I am so pleased and excited that Deborah Lawrenson accepted my offer to write a guest post. I've read her previous novel, The Art of Falling, where she writes exquisitely about family, secrets, food and landscape so I know what delights lay in store for readers of her new novel, The Lantern, due out in the UK and the US later this year. Enjoy this short excerpt from the book and what she has to say about the place that inspired it. And, as you'll see, she makes a mean tomato salad too!
That summer the house and its surroundings became ours, a time reduced in my memory to separate images and impressions: mirabelles, the tart orange plums like incandescent bulbs strung in forest green leaves, a zinc-topped table under a vine canopy; the budding grapes; the basket on the table, a large bowl; tomatoes ribbed and plump as harem cushions; thick sheets and lace secondhand from the market, and expensive new bedcovers that look as old as the rest; lemon sun in the morning pouring through open windows; our scent in the linen sheets.
From The Lantern
When my husband and I bought an atmospheric but crumbling old hamlet on a hillside in Provence, we arrived with the keys in July to find an overgrown wilderness. A relentless sun had supercharged weeds and wildflowers in the courtyard and the grass on the terraces was thigh-high. Effectively abandoned for a few years, the place was sad and shuttered.
Inside, the smell of mouse was overpowering. Drifts of dry leaves had found the corners of every room. Dead insects crunched under our feet. Scorpions scuttled up walls. We camped on stone floors, took note of the many large structural cracks in the buildings, and hoped for the best.
We knew this valley well. For many years Rob’s parents had owned a house in a village not so far away. I’d first visited and stayed in that house when I was his college girlfriend, way back when. That era ended, and the property was sold, but we always dreamed that one day we’d return and find our own place here.
That first daunting summer, in between sweeping and scrubbing, and meeting builders, I re-read Daphne du Maurier’s Rebecca, and wondered… what if I had come here knowing less about the countryside I was in and the man I was with?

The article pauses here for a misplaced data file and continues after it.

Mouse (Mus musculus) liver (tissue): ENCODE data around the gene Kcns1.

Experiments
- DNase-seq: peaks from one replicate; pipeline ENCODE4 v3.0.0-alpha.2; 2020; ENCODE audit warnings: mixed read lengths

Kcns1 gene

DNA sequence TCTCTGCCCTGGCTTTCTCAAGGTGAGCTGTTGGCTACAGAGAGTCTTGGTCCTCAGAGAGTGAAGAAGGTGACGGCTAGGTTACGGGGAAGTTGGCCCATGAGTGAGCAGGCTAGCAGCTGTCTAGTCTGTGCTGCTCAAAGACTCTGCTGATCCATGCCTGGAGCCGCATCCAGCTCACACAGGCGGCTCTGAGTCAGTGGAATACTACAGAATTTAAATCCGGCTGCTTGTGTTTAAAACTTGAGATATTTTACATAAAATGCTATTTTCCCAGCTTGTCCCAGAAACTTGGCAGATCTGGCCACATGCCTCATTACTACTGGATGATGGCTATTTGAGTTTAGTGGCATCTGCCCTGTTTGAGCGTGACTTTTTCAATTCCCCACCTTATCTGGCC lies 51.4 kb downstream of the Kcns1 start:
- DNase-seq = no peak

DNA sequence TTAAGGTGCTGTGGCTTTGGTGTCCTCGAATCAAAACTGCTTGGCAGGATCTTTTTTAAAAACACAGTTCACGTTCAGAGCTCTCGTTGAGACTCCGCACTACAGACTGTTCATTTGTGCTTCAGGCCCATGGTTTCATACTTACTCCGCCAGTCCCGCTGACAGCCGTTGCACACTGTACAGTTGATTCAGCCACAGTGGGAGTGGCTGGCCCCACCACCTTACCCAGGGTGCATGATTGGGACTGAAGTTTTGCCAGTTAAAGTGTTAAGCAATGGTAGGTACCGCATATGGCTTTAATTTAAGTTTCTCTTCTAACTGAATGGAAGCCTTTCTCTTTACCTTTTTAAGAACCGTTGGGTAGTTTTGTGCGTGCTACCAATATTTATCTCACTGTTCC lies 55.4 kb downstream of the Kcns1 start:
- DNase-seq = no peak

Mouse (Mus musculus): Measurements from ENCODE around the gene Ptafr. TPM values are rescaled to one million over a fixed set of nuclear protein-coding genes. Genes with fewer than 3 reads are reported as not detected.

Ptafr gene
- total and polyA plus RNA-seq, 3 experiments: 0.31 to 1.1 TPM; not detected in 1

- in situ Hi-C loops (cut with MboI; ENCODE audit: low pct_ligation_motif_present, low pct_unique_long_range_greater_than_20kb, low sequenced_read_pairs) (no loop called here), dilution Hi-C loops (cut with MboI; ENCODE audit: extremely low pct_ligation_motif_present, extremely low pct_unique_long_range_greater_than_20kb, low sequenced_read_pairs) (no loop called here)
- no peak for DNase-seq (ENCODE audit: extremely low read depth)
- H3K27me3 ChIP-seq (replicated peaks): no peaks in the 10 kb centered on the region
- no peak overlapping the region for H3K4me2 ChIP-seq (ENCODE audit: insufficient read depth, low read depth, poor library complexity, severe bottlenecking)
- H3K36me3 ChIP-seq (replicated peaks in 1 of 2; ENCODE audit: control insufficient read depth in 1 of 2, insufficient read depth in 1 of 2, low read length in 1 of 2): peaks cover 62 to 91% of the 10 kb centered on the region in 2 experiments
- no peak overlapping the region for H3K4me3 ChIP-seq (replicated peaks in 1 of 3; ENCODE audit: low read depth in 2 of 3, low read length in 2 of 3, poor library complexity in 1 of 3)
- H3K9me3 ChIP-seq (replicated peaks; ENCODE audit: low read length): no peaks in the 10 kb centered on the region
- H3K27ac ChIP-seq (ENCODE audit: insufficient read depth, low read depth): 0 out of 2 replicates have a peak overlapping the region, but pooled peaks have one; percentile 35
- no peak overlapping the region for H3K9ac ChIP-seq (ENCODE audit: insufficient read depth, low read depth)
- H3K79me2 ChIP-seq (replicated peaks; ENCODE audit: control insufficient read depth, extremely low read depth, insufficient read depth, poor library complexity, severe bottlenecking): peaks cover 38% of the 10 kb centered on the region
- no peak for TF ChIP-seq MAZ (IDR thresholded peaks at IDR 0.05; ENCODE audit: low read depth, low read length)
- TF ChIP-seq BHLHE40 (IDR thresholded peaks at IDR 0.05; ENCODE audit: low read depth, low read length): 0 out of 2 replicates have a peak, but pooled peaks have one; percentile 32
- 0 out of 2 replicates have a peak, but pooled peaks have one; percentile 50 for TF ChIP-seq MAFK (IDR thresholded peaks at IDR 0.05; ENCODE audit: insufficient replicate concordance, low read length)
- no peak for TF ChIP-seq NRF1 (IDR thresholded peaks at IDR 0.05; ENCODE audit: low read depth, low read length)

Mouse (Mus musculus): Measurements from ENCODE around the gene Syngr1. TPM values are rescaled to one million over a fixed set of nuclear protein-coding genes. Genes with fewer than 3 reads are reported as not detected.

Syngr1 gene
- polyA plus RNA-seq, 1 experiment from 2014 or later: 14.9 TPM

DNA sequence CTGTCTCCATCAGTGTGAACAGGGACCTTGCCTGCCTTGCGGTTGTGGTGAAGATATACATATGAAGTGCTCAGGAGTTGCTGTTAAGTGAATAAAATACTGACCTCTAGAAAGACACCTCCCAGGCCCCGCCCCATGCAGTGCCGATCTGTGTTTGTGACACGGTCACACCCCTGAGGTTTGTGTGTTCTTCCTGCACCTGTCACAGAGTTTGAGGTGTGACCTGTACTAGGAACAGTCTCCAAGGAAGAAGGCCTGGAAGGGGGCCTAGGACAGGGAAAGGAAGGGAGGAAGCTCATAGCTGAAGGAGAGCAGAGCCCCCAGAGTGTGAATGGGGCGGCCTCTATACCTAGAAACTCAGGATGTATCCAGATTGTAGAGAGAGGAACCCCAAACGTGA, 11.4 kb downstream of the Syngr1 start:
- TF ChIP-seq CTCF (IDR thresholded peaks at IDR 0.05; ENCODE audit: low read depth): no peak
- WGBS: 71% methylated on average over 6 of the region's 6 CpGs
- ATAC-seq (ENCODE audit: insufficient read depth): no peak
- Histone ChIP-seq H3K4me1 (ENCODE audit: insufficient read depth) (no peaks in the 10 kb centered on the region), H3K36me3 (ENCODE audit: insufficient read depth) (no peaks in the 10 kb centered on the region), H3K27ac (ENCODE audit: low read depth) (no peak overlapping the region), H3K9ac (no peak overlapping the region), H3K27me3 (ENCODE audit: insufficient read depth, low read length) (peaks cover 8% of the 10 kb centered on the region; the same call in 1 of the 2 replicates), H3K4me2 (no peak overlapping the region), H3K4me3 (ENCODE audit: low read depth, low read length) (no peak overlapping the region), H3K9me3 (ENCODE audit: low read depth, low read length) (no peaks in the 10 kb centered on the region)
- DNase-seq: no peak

The idea for The Lantern came very quickly. It’s my sixth novel, but even so I don’t think I have ever begun a book more certain of what I wanted to achieve, or with such a strong sense of place. It was all there in front of me, after all. The challenge would be to do it justice: to keep the setting accurate while also conjuring a dreamscape, real and yet not real, shaped by memory and the imagination.
I wanted to evoke the timeless fear of the unknown, beginning with the insidious uncertainties that mark the end of a love affair’s first hectic passion, and real life begins. The idyll of a long Provencal summer that cools into autumn, and brings unexpectedly chill winds, in other words. What begins as a romance becomes a darker story.
It’s also a novel of the senses: as well as vivid visual descriptions of the landscape, I’ve tried to evoke smell and taste and sound and texture, making them integral to the atmosphere until there is an inescapable feeling that there is also a sixth sense in play: an instinctive sense of foreboding that cannot be explained rationally, only felt.
For where we are in the Luberon is a sensuous landscape, with its hilltop villages, lavender fields, clear bright light and rippled blue hills, abundant fruit and vegetables. Scents and colours abound, and even the simplest of meals seems infused with its spirit. Simplicity seems extraordinarily close to hedonism when you find “harem cushion” tomatoes like these in Apt market.
The tomato salad they will make is one of the most delicious and simple dishes known to man: just sliced with onion and a handful of ripped basil, then dressed with olive oil, lemon juice, salt and pepper. It takes five minutes to assemble and then all you need is a baguette, newly baked with a light crust from your favourite boulangerie in the Rue des Marchands, to mop up all the juices. Here is a spring version, using spring onions for a touch of green instead of basil. The perfect lunch, and a taste of summer and outdoor dining to come.
The Lantern will be published in the UK by Orion in July, and in the US by HarperCollins in September.
Deborah Lawrenson graduated from Cambridge University and worked as a journalist in London. She is the author of six novels, including The Art of Falling, chosen for the prestigious WHSmith Fresh Talent promotion, and Songs of Blue and Gold, inspired by the life of writer-traveller Lawrence Durrell. She is married with a daughter, and lives in Kent and a crumbling hamlet in Provence, France, which is the atmospheric setting for The Lantern.